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Graduate students across the country are staging walkouts and otherwise speaking out in protest of a provision in the tax reform legislation passed by the U.S. House of Representatives that could potentially add thousands of dollars to their tax bills.
Currently, the tuition waivers that graduate students receive for acting as teaching assistants or research assistants are tax-free. The version of the tax overhaul passed by the House would treat those waivers as income, meaning they could be taxed. The Senate version of the legislation leaves the exemption in place, meaning the provision is one that would have to be negotiated by Congress before it can send the bill to President Trump to sign into law.
“The tuition benefit is a really important component of enabling the best and the brightest to take the time that is needed for graduate education,” said Laura Perna, chair of the higher education division of the Graduate School of Higher Education at the University of Pennsylvania. Perna and Patrick Thomas, founding director of the tax clinic at the University of Notre Dame Law School, recently appeared on Knowledge@Wharton’s SiriusXM show to discuss the impact such a change to the tax code could have on students, individual colleges and the country’s higher education system as a whole.
“There are a number of layers of uncertainty here as far as whether this would actually be the result of what this bill does, and also if that is the result — if these tuition waivers do become subject to tax — what the response of the Internal Revenue Service and the universities would be to that,” Thomas noted. But presuming that is the case, “it would have a tremendous impact on graduate students.”
“The tuition benefit is a really important component of enabling the best and the brightest to take the time that is needed for graduate education.”–Laura Perna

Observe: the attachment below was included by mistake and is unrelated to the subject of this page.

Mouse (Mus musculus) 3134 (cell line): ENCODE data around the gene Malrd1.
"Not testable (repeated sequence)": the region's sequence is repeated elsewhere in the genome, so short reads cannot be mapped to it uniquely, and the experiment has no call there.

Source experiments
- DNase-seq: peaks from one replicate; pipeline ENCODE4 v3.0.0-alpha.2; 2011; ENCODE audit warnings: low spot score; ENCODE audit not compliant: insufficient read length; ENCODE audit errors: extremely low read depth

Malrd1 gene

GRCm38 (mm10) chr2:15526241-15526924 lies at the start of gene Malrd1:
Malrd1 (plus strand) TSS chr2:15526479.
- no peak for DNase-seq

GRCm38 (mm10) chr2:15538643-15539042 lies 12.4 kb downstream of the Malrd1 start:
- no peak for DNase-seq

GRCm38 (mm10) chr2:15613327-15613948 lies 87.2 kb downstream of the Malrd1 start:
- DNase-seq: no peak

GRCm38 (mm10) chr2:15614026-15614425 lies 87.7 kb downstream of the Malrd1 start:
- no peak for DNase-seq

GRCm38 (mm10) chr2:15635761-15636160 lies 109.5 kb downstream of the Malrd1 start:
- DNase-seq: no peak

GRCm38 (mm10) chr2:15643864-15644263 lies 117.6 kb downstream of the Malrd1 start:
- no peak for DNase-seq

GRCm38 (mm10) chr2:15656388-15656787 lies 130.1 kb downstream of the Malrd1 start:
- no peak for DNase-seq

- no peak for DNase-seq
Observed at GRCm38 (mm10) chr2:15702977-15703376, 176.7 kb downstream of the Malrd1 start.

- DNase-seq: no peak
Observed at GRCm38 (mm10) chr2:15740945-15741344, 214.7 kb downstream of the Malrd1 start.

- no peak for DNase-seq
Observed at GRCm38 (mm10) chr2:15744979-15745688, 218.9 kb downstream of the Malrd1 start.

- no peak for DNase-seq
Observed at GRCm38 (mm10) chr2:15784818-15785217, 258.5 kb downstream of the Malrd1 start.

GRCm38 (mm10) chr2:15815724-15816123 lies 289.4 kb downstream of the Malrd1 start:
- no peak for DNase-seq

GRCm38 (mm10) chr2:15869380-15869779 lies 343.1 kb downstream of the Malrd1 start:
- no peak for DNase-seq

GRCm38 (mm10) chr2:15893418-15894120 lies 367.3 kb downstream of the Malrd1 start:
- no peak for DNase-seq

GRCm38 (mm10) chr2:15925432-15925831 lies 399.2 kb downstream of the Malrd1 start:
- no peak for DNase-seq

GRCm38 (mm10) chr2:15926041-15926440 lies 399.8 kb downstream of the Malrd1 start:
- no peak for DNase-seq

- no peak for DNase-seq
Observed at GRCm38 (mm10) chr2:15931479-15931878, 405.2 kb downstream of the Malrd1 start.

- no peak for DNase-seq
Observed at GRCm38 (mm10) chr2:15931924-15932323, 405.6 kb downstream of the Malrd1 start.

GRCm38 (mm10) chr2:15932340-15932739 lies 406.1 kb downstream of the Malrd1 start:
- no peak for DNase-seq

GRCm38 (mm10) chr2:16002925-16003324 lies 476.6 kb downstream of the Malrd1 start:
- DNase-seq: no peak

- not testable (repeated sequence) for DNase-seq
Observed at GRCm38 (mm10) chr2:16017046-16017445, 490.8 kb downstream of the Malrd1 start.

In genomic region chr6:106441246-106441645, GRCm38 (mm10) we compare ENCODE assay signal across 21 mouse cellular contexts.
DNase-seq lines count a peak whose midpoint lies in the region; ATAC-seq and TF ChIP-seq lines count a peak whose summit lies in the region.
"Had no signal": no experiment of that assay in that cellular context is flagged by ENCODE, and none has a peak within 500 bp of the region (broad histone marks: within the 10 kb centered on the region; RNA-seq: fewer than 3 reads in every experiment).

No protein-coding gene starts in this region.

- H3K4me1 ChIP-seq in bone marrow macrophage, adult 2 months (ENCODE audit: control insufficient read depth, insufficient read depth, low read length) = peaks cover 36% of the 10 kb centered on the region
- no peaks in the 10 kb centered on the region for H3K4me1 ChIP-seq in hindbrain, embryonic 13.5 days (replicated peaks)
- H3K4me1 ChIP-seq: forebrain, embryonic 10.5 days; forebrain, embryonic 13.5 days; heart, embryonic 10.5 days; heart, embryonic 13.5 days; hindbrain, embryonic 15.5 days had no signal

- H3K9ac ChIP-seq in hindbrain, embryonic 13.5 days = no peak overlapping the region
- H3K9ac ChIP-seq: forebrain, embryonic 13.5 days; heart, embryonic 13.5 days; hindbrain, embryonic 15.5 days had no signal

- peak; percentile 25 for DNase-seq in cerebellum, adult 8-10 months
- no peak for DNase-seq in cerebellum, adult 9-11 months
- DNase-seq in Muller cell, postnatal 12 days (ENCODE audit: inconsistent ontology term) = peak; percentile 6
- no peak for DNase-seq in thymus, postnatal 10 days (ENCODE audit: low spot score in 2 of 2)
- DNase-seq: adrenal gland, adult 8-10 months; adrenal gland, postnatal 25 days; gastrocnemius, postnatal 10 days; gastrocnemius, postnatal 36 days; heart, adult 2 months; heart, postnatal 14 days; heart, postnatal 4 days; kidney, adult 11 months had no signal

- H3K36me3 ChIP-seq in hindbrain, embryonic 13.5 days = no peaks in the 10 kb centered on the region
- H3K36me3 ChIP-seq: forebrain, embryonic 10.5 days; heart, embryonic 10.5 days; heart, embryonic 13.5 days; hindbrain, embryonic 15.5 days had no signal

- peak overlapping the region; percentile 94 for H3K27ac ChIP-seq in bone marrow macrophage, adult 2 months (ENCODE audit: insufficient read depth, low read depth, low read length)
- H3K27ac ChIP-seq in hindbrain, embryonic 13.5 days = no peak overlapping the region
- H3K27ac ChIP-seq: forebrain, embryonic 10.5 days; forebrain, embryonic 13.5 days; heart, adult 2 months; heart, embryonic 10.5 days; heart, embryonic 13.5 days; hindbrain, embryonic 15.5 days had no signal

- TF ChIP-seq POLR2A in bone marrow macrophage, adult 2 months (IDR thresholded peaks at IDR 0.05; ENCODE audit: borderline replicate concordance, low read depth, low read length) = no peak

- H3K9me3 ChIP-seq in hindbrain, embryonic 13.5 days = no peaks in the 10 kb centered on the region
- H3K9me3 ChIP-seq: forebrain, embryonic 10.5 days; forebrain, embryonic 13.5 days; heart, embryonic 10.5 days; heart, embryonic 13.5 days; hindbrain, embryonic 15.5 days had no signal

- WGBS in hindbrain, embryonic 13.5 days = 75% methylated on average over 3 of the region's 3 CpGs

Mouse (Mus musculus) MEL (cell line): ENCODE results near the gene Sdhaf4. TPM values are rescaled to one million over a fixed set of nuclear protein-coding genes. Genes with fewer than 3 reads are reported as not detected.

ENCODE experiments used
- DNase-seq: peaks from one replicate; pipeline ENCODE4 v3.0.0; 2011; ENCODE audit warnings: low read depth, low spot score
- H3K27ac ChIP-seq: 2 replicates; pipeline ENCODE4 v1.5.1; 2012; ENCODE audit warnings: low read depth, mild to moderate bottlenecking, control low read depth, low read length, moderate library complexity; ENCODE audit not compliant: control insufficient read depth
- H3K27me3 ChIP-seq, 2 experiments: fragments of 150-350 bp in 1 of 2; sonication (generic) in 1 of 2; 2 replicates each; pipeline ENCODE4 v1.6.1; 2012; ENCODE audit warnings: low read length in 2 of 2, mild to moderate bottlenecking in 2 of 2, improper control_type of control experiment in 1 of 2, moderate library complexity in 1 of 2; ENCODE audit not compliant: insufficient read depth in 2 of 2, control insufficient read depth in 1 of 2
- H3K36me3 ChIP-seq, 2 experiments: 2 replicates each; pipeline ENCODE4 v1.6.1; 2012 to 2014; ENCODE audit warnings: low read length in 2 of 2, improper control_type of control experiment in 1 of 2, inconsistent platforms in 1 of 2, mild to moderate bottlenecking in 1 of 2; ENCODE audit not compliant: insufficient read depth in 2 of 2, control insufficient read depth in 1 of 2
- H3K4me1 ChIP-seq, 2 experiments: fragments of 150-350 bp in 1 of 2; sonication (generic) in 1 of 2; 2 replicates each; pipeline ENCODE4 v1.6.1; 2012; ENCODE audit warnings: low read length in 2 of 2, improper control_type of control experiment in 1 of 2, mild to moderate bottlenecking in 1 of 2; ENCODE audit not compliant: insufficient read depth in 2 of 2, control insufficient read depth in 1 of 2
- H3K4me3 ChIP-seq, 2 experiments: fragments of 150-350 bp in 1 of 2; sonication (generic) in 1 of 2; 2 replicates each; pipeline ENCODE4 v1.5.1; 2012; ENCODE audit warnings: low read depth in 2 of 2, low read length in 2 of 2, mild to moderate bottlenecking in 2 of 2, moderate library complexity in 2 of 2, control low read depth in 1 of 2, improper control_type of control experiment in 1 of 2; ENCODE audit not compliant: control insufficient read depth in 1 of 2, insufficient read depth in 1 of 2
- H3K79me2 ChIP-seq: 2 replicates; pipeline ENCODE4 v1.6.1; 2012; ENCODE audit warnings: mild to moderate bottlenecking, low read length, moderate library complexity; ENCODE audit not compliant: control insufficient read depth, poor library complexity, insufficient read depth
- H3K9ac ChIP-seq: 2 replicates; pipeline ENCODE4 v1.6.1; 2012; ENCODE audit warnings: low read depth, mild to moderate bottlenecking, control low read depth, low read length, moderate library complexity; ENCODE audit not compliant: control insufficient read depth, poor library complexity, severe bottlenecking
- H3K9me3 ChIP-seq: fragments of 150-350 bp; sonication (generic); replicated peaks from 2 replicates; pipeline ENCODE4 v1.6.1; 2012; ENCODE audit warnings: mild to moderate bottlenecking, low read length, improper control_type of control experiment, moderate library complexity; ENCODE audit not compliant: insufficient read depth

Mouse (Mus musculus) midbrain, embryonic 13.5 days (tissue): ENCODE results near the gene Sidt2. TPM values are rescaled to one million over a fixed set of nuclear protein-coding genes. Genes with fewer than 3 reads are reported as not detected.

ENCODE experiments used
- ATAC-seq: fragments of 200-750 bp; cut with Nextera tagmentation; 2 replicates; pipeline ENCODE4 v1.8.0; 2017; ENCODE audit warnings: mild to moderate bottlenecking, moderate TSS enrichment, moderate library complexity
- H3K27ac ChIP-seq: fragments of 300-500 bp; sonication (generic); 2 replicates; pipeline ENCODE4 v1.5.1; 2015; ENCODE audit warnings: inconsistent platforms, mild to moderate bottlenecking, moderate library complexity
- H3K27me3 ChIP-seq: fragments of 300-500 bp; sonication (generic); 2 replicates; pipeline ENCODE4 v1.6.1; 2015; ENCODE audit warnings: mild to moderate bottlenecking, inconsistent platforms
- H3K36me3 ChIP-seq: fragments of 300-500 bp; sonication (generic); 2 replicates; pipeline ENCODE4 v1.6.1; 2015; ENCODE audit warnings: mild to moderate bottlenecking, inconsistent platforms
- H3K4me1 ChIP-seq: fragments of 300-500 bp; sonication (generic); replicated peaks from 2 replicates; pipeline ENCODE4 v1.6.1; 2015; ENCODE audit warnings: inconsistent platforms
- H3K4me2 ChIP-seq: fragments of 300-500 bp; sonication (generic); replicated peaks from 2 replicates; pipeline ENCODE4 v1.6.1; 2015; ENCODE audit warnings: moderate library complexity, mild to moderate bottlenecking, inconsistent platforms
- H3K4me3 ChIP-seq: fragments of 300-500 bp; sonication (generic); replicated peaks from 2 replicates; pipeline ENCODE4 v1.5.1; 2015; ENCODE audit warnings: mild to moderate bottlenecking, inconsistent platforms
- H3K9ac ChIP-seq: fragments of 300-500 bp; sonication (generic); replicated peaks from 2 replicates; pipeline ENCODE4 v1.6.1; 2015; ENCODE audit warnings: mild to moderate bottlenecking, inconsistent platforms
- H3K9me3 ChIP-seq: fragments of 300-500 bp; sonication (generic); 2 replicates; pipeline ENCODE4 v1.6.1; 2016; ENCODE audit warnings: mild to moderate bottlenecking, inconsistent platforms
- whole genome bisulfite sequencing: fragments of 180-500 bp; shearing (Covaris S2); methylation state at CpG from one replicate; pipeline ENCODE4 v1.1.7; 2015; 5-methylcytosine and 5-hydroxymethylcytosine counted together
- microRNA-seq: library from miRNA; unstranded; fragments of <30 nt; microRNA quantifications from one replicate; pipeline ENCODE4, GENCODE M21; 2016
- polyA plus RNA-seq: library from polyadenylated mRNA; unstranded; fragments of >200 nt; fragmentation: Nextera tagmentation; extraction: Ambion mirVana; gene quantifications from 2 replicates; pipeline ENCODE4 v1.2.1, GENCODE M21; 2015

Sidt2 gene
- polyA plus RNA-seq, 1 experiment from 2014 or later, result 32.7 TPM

Thomas added that he ran the numbers of what the impact of taxing the tuition waivers would be to the typical graduate student at Notre Dame. “Bottom line, between federal, state and local income taxes, they would be paying over half of their cash stipends just in taxes and then would have to get by with the rest for food, rent and things like that.”
Along with stipends to use on living expenses, many universities offer tuition waivers to doctoral students and others in return for helping to teach classes and working in on-campus labs. The stipends are taxed, but the waivers, which can potentially save graduate students tens of thousands of dollars in tuition, are not.
House Republicans have said ending the tax break, along with other changes, would simplify the tax code and cut taxes overall. During a recent discussion sponsored by the American Enterprise Institute, a right-leaning think tank, House Ways and Means Committee chairman Kevin Brady, a Texas Republican, argued that the provision treats graduate students who work on campus differently than those who work at private companies while they are in school and are taxed on the salaries they earn, The Boston Globe reported.
Both Perna and Thomas noted that House Republicans’ call to end the tax break was surprising; neither recalled hearing previous discussions from either side of the political spectrum about the need to eliminate it. “There’s no really good policy reason for including it” in the tax reform legislation, Thomas said.
Perna, who is also an affiliate of the Penn Wharton Public Policy Initiative, added that she had seen one estimate showing that more than half of the impacted graduate students are in science and technology related fields. Increasing the number of graduates from U.S. universities in STEM-related careers is viewed by many as crucial to economic growth.
“There are other provisions that have been talked about that really seem anti-higher education, anti-middle class,” Perna said. “I think we need to be thinking very carefully about the implications of these very different proposals for what we’re trying to achieve as a society.”
The Knowledge@Wharton SiriusXM show airs Monday through Friday, 10 a.m. – 12 p.m. EST, on Wharton Business Radio on SiriusXM channel 111.